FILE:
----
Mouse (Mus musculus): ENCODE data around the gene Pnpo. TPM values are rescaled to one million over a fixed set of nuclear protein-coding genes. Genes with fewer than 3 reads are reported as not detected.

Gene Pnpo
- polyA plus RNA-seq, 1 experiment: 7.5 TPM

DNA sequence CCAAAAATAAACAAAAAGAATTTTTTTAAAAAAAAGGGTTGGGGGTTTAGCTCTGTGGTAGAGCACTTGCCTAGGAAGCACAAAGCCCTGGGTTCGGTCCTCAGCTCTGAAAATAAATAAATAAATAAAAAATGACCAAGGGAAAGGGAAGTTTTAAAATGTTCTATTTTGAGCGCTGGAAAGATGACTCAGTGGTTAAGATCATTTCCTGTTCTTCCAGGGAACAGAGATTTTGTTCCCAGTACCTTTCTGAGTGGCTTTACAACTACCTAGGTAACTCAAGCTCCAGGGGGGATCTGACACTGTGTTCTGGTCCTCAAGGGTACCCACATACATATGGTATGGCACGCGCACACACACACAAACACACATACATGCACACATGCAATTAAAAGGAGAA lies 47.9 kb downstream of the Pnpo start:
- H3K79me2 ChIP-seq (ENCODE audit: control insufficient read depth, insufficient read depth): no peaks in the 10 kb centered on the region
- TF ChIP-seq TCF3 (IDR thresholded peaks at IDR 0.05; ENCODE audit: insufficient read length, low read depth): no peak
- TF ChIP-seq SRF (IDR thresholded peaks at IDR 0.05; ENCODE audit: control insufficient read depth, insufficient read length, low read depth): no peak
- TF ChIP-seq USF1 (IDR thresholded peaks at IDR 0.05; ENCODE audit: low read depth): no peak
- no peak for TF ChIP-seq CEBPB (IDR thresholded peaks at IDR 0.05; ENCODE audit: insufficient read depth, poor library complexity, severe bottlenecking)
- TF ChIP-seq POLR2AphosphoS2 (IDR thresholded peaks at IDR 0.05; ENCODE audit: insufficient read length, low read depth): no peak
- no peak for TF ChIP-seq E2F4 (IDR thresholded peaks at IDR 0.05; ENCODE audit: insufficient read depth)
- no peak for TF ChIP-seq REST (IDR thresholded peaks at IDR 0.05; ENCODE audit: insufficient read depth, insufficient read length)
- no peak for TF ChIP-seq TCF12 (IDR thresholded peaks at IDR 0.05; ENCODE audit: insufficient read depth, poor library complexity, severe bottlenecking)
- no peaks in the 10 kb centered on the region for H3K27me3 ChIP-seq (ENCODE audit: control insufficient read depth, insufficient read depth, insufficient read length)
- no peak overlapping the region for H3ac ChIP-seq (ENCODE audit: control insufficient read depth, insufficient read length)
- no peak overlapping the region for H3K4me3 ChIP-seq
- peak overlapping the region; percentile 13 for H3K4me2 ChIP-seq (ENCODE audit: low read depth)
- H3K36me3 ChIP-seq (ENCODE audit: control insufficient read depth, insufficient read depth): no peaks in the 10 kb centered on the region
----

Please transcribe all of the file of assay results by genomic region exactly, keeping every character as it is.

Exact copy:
Mouse (Mus musculus): ENCODE data around the gene Pnpo. TPM values are rescaled to one million over a fixed set of nuclear protein-coding genes. Genes with fewer than 3 reads are reported as not detected.

Gene Pnpo
- polyA plus RNA-seq, 1 experiment: 7.5 TPM

DNA sequence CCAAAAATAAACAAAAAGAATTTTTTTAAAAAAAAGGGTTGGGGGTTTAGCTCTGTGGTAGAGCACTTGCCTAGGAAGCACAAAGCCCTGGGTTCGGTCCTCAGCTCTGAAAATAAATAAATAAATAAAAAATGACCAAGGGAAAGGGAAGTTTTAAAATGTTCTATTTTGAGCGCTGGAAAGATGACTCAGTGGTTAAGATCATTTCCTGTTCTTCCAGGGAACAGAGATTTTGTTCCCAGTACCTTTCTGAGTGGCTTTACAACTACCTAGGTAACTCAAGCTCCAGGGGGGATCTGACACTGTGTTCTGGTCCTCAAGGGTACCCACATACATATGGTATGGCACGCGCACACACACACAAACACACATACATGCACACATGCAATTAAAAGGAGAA lies 47.9 kb downstream of the Pnpo start:
- H3K79me2 ChIP-seq (ENCODE audit: control insufficient read depth, insufficient read depth): no peaks in the 10 kb centered on the region
- TF ChIP-seq TCF3 (IDR thresholded peaks at IDR 0.05; ENCODE audit: insufficient read length, low read depth): no peak
- TF ChIP-seq SRF (IDR thresholded peaks at IDR 0.05; ENCODE audit: control insufficient read depth, insufficient read length, low read depth): no peak
- TF ChIP-seq USF1 (IDR thresholded peaks at IDR 0.05; ENCODE audit: low read depth): no peak
- no peak for TF ChIP-seq CEBPB (IDR thresholded peaks at IDR 0.05; ENCODE audit: insufficient read depth, poor library complexity, severe bottlenecking)
- TF ChIP-seq POLR2AphosphoS2 (IDR thresholded peaks at IDR 0.05; ENCODE audit: insufficient read length, low read depth): no peak
- no peak for TF ChIP-seq E2F4 (IDR thresholded peaks at IDR 0.05; ENCODE audit: insufficient read depth)
- no peak for TF ChIP-seq REST (IDR thresholded peaks at IDR 0.05; ENCODE audit: insufficient read depth, insufficient read length)
- no peak for TF ChIP-seq TCF12 (IDR thresholded peaks at IDR 0.05; ENCODE audit: insufficient read depth, poor library complexity, severe bottlenecking)
- no peaks in the 10 kb centered on the region for H3K27me3 ChIP-seq (ENCODE audit: control insufficient read depth, insufficient read depth, insufficient read length)
- no peak overlapping the region for H3ac ChIP-seq (ENCODE audit: control insufficient read depth, insufficient read length)
- no peak overlapping the region for H3K4me3 ChIP-seq
- peak overlapping the region; percentile 13 for H3K4me2 ChIP-seq (ENCODE audit: low read depth)
- H3K36me3 ChIP-seq (ENCODE audit: control insufficient read depth, insufficient read depth): no peaks in the 10 kb centered on the region